The School District had authority to contract with Mish and the relationship between them is governed by the contract and the Arizona Teachers Tenure Act.
No question is or can be raised concerning the authority of the defendant school district to enter into the written contracts here involved. A.R.S. § 15-443 expressly authorizes such contracts for the succeeding year and requires that they be in writing. Since the school district has authority to enter into such contracts, ordinary principles of contract law apply and both parties are bound by the terms of their contracts and neither can unilaterally disregard the same with impunity. [Citations omitted] However, the "terms" of such a contract are not necessarily confined to the provisions of the written document which the parties denominate as their "contract", but rather include any pertinent statutory provisions in effect at the time the agreement was entered into. [Citations omitted]
The Arizona Teachers Tenure Act governs the relationship between a teacher and the employing school district. On one hand, a teacher is not entitled to tenure unless he or she complies with the requirements of the Act and, on the other hand, the Act is a limitation on the School District's power to contract by requiring it to renew contracts of teachers unless it complies with the act.
§ 15-252. Offer of contract to probationary or continuing teacher; acceptance; notice to probationary teacher of intention to terminate
A. Subject to the provisions of §§ 15-253, 15-254, 15-255 and 15-257, the governing board shall . . . offer a teaching contract for the next ensuing school year to each probationary teacher and a contract renewal for each continuing teacher under a contract of employment with the district for the current school year, unless on or before April 15, the governing board, . . . the superintendent of the school district, gives notice to the probationary teacher of the board's intention not to offer a teaching contract or renewal thereof or in the case of a continuing teacher, unless such teacher has been dismissed pursuant to this article.
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C. Notice of the board's intention not to reemploy a probationary teacher shall be . . . to the teacher . . . on or before April 15, . . . The notice shall incorporate a statement of reasons for not reemploying the teacher.
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[I]t is important to keep in mind that the teacher's tenure act . . . is not a grant of power to the school districts, but rather constitutes a limitation on the power of the school district to freely contract in connection with the employment of its teachers for the following school year.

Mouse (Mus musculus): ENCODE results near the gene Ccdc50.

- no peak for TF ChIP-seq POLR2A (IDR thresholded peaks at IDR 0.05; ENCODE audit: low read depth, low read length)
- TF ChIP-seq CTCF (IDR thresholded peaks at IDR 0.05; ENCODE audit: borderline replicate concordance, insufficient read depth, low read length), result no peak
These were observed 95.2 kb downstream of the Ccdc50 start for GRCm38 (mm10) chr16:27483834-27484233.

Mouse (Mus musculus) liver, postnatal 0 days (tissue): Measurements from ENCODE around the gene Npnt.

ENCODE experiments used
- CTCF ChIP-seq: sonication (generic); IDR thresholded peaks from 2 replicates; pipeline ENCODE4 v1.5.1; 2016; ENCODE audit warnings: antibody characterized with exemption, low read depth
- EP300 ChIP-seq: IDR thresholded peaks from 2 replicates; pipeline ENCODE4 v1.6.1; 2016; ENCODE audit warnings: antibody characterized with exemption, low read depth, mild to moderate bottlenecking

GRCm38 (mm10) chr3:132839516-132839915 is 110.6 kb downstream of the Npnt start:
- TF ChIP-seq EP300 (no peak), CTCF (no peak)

Id. at 182, 468 P.2d at 947.
[T]he Arizona Teachers Tenure Act. A.R.S. § 15-251 et seq., represents a general scheme by the legislature to insure tenure for certain teachers. In particular, tenure is assured a "continuing teacher" which is defined as certified teacher who is employed, or a school principal devoting not less than 50% of his time to classroom teaching, or, a supervisor of school children's activities whose contract has been renewed for its fourth consecutive year of such employment in the district. A.R.S. § 15-251, subsec. A, par. 2. The other type of teacher under the Act is the "probationary teacher" under A.R.S. § 15-251, subsec. A, par. 3 defined as a certified teacher who is employed under a contract by a school district as a full time classroom teacher, school principal devoting not less than 50% of time to his classroom teaching, or, supervisor of school children's activities, and who is not a continuing teacher. This teacher has no tenure but does have the benefit of automatic contract renewal under A.R.S. § 15-252.
Id. at 476-77, 484 P.2d at 245-46. The determination of whether a teacher is or has become tenured is based solely upon the individual coming within the A.R.S. § 15-251(A)(2) definition of a "continuing teacher." To become a tenured continuing teacher one must satisfy all the elements of the following test:
§ 15-251. Definitions
A. In this article, unless the context otherwise requires:
1. "Certificated teacher" means a person holding a certificate from the state board of education to teach in the schools of the state.
2. "Continuing teacher" means a certificated teacher who is employed under contract in a school district as a full-time classroom teacher, a full-time classroom teacher employed under contract in an accommodation school, a school principal devoting not less than fifty per cent of his time to classroom teaching, or a supervisor of school children's activities, and whose contract has been renewed for his fourth consecutive year of such employment in the district.
3. "Probationary teacher" means a certificated teacher who is employed under contract by a school district as full-time classroom teacher, school principal devoting not less than fifty per cent of his time to classroom teaching, or supervisor of school children's activities, and who is not a continuing teacher.